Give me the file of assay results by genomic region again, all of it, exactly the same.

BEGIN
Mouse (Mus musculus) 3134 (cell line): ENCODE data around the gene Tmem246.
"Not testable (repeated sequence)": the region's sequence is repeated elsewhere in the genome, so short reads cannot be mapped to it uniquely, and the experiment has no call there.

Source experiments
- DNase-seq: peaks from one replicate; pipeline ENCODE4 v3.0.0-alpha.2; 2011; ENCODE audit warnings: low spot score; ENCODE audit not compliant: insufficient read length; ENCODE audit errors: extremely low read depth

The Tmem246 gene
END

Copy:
Mouse (Mus musculus) 3134 (cell line): ENCODE data around the gene Tmem246.
"Not testable (repeated sequence)": the region's sequence is repeated elsewhere in the genome, so short reads cannot be mapped to it uniquely, and the experiment has no call there.

Source experiments
- DNase-seq: peaks from one replicate; pipeline ENCODE4 v3.0.0-alpha.2; 2011; ENCODE audit warnings: low spot score; ENCODE audit not compliant: insufficient read length; ENCODE audit errors: extremely low read depth

The Tmem246 gene